Three Fixes to Prevent Another Battle of Lafayette Square

A year after federal forces violently cleared the park near the White House, the legal loopholes that militarized D.C. remain wide open.

Law enforcement responds during a protest near Lafayette Park ahead of President Trump’s trip to St. John’s Church on June 1, 2020. PHOTO BY DREW ANGERER/GETTY IMAGES
This piece was originally published in Defense One and can be found here.

One year ago, a mix of soldiers and federal law enforcement, wielding tear gas and shooting rubber bullets, cleared a crowd of people lawfully protesting police brutality after the murder of George Floyd from Washington, D.C.’s Lafayette Square. Then-President Donald Trump and Attorney General William Barr had orchestrated the operation so the president could pose for a photoshoot at St. John’s Episcopal Church. At the same time, thousands of Guardsmen from eleven states deployed into Washington at Trump’s invitation, over the objections of D.C. Mayor Muriel Bowser.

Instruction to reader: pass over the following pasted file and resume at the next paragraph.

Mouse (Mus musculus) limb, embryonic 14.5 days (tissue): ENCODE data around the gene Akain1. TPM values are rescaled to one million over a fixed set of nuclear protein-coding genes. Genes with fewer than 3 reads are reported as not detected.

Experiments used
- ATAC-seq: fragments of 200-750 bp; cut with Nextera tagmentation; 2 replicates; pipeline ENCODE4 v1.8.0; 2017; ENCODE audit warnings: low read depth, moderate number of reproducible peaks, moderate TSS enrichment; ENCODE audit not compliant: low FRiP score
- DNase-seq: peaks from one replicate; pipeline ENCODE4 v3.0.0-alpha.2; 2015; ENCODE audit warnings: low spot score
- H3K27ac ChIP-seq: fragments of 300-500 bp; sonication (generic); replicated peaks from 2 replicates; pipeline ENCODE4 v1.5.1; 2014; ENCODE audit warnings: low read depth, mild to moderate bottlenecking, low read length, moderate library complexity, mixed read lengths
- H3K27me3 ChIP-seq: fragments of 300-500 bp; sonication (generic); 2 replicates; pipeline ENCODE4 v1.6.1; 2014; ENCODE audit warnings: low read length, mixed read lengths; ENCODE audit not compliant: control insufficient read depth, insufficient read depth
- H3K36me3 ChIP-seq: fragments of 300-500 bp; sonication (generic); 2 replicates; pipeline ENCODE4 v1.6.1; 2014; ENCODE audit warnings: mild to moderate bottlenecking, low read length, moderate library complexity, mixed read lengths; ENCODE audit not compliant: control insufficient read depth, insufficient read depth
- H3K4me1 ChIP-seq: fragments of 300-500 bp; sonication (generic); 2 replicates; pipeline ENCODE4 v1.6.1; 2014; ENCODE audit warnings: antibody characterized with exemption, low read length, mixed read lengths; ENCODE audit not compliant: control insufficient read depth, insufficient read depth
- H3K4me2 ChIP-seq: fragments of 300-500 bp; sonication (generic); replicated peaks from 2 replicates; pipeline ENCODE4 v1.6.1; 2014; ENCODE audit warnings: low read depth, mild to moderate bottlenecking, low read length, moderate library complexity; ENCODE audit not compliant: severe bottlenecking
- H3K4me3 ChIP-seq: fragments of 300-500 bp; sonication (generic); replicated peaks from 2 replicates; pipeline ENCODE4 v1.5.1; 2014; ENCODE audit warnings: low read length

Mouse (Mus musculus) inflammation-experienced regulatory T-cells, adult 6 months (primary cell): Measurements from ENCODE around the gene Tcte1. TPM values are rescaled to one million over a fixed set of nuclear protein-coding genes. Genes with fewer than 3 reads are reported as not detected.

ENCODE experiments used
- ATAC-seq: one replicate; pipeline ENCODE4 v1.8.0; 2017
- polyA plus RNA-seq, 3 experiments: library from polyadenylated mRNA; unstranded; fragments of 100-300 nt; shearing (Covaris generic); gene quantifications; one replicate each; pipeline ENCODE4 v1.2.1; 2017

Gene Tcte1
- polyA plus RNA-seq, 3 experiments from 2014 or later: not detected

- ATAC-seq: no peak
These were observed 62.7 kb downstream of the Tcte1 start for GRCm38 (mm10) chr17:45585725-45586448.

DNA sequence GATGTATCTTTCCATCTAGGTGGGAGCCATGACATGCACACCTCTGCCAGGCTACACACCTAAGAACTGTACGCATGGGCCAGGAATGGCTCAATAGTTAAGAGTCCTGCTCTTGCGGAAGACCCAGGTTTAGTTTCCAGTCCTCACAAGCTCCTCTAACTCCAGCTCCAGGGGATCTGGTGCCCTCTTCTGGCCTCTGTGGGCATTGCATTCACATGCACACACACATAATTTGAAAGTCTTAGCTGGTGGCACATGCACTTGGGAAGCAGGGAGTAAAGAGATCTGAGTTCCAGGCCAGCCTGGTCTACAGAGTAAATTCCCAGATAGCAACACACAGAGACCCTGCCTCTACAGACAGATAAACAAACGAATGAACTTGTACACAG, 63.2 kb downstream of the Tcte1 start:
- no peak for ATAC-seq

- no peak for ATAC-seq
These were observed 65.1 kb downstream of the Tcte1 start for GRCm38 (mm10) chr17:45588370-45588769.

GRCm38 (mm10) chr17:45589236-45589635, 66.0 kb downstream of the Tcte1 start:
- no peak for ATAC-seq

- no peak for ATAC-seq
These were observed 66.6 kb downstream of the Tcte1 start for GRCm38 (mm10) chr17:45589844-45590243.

By directing the National Guard to police protests in D.C. and threatening to use the military around the country, Trump violated longstanding norms keeping our military above the political fray, including the bedrock democratic principle known as posse comitatus. Nearly 150 years ago, Congress enshrined that principle into law with the Posse Comitatus Act, which prohibits the use of federal military force for domestic policing except as specified by law. Yet Trump and Barr exploited loopholes in the Act to flood downtown D.C. with troops without any express congressional authorization…

Read the rest at Defense One here.

About the Authors

Elizabeth Goitein

Senior Director, Brennan Center for Justice

Elizabeth (Liza) Goitein is senior director of the Brennan Center for Justice’s Liberty & National Security Program. Goitein is a nationally-recognized expert on presidential emergency powers, government surveillance, and government secrecy.

Angelo Pis-Dudot

Impact Associate

Angelo Pis-Dudot is a Furman Public Policy Scholar and JD Candidate at NYU School of Law. Prior to law school, Angelo was an Impact Associate at Protect Democracy, where he worked focused on election security, empowering Congress, and checking presidential power.

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